# Calculations Using Points on a Graph

## Calculations Using Points on a Graph

Hello and welcome to this video about Calculations Using Points on the Coordinate Plane!

So first off, let’s remember that a 1-dimensional number line is a representation of all real numbers that extends infinitely in both the positive and negative directions and looks something like this:

When two number lines intersect at a right angle at their 0 coordinates, the 2-dimensional coordinate plane is formed, which typically looks something like this:

Generally, the horizontal axis is called the x-axis and the vertical axis is called the y-axis. The point where the axes intersect is called the origin. Let’s plot a point on the coordinate plane.

The location of Point A is given as a horizontal component (x) and a vertical component (y) and written as $$(x, y)$$. From the origin, to get to Point A, we would count 2 units to the right and 3 units up. So, the coordinates of Point A are $$(2,3)$$. Likewise, the coordinates of the origin are $$(0,0)$$.

Since the coordinate plane is comprised of number lines, they can be viewed “zoomed in” or “zoomed out” as much as necessary to convey data or a story. For example, the x-axis here has been “zoomed in”:

Because of the scale of the x-axis, the coordinate points of Point B are $$(\frac{1}{2},3)$$.

And the x-axis has been zoomed in here, while the y-axis has been zoomed out:

Because of the scales of the axes, the coordinates of Point C are $$(0.2, 300)$$.

Using the coordinates of points on a coordinate plane, we can calculate the distance between two points.

The distance formula (an application of the Pythagorean theorem) looks like this:

$$D=\sqrt{(x_2-x_1)^2+(y_2-y_1)^2}$$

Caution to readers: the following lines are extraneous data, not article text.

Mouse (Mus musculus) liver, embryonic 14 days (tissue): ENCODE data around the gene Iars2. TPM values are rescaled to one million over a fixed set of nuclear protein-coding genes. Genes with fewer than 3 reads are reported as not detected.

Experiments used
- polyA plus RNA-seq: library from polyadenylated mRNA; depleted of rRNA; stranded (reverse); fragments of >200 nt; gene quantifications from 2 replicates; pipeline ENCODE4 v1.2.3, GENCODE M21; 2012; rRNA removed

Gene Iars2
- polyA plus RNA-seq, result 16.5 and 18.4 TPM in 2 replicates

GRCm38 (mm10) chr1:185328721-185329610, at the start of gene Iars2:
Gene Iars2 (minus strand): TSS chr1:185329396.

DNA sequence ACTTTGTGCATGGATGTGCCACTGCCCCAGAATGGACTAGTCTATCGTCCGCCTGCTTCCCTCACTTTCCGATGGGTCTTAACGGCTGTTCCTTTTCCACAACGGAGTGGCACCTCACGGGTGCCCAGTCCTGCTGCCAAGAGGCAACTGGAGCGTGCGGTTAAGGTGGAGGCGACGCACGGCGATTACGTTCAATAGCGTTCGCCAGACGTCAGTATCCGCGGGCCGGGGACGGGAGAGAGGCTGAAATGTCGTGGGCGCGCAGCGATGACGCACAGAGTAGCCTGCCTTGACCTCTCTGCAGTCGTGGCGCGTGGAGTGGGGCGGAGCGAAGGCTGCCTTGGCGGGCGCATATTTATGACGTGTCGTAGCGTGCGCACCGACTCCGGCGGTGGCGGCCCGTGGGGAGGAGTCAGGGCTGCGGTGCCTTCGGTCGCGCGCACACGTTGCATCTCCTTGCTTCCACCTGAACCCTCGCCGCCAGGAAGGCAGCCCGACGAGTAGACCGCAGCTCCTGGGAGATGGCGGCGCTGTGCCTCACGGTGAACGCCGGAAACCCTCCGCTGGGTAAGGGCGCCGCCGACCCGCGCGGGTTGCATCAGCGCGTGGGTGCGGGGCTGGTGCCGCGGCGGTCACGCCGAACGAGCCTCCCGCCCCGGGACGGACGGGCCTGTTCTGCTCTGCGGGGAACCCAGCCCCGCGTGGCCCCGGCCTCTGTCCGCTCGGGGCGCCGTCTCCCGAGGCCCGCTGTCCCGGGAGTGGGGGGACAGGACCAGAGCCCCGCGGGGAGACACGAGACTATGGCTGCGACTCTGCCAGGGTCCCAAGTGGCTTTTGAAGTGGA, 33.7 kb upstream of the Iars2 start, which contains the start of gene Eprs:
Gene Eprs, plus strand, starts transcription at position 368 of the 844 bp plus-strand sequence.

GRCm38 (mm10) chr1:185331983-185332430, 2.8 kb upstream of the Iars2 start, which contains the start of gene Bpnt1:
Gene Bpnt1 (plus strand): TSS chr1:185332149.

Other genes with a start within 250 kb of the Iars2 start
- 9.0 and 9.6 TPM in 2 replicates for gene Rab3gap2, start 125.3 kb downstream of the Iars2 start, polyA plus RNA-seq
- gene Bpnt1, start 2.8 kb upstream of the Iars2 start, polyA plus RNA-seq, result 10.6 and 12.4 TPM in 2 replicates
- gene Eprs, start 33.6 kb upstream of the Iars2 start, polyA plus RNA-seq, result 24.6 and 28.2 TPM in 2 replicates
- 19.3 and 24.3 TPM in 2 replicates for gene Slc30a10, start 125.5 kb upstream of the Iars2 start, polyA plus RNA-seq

.

In words, it’s “the square root of the horizontal distance squared plus the vertical distance squared.”

In this case, the formula can be used, but since Points A and D lie on the same horizontal gridline, all we need to do is count squares (this also works for two points on the same vertical gridline). The distance from Point A to Point D is 6 because the two points are 6 squares apart.

Using the formula yields the same result:

$$D=\sqrt{(x_2-x_1)^2+(y_2-y_1)^2}$$
.
$$D=\sqrt{(2-(-4))^2+(3-3)^2}$$
.
$$D=\sqrt{(6)^2+(0)^2}$$
.
$$D=\sqrt{36+0}$$
.
$$D=\sqrt{36}$$
.
$$D=6$$
.

In this case, we can see that the coordinates of Point B are $$(\frac{1}{2},3)$$ and the coordinates of Point E are $$(\frac{3}{2},-6)$$. In order to determine the distance between the two points, we’ll need to use the formula because the points do not share a gridline, so we can’t simply count squares to determine the distance.

$$D=\sqrt{(x_2-x_1)^2+(y_2-y_1)^2}$$
.
$$D=\sqrt{(\frac{3}{2}-\frac{1}{2})^2+(-6-3)^2}$$
.
$$D=\sqrt{((1)^2+(-9)^2}$$
.
$$D=\sqrt{1+81}$$
.
$$D=\sqrt{82}$$
.
$$D≈9.055$$
.

In this case, we’re going to need to estimate the coordinates of Point F because it doesn’t lie at the intersection of two gridlines. It is often the case that we need to estimate the coordinates of a point. Let’s estimate Point F to be located at $$(-0.4, -350)$$. Now let’s use the distance formula to get a good idea of the distance between Points C and F:

$$D=\sqrt{(x_2-x_1)^2+(y_2-y_1)^2}$$
.
$$D=\sqrt{(-0.4-0.2)^2+(-350-300)^2}$$
.
$$D=\sqrt{(-0.6)^2+(-650)^2}$$
.
$$D=\sqrt{0.36+422,500}$$
.
$$D=\sqrt{422,500.36}$$
.
$$D≈650$$
.

Using the coordinates of points on a coordinate plane, we can also calculate the coordinates of a point that lies exactly halfway between two points, which is known as the midpoint.

The formula for finding the midpoint coordinates looks like this:

$$M=(\frac{x_1+x_2}{2},\frac{y_1+y_2}{2})$$
.

In words, it’s easy to remember as “(the average of the x’s, the average of the y’s)”.

As we saw previously, the distance between Points A and D is 6. Half of that distance is 3. Since Points A and D lie on the same gridline, the midpoint will lie there as well, at the coordinates $$(-1, 3)$$.

We can verify this with the formula:

$$M=(\frac{x_1+x_2}{2},\frac{y_1+y_2}{2})$$
.
$$M=(\frac{-4+2}{2},\frac{3+3}{2})$$
.
$$M=(\frac{-2}{2},\frac{6}{2})$$
.
$$M=(-1,3)$$
.

Even though we can always calculate half of the distance between two points, that won’t tell us the coordinates of the midpoint in this example like the formula does:

$$M=(\frac{x_1+x_2}{2},\frac{y_1+y_2}{2})$$
.
$$M=(\frac{\frac{1}{2}+\frac{3}{2}}{2},\frac{3+(-6)}{2})$$
.
$$M=(\frac{2}{2},\frac{-3}{2})$$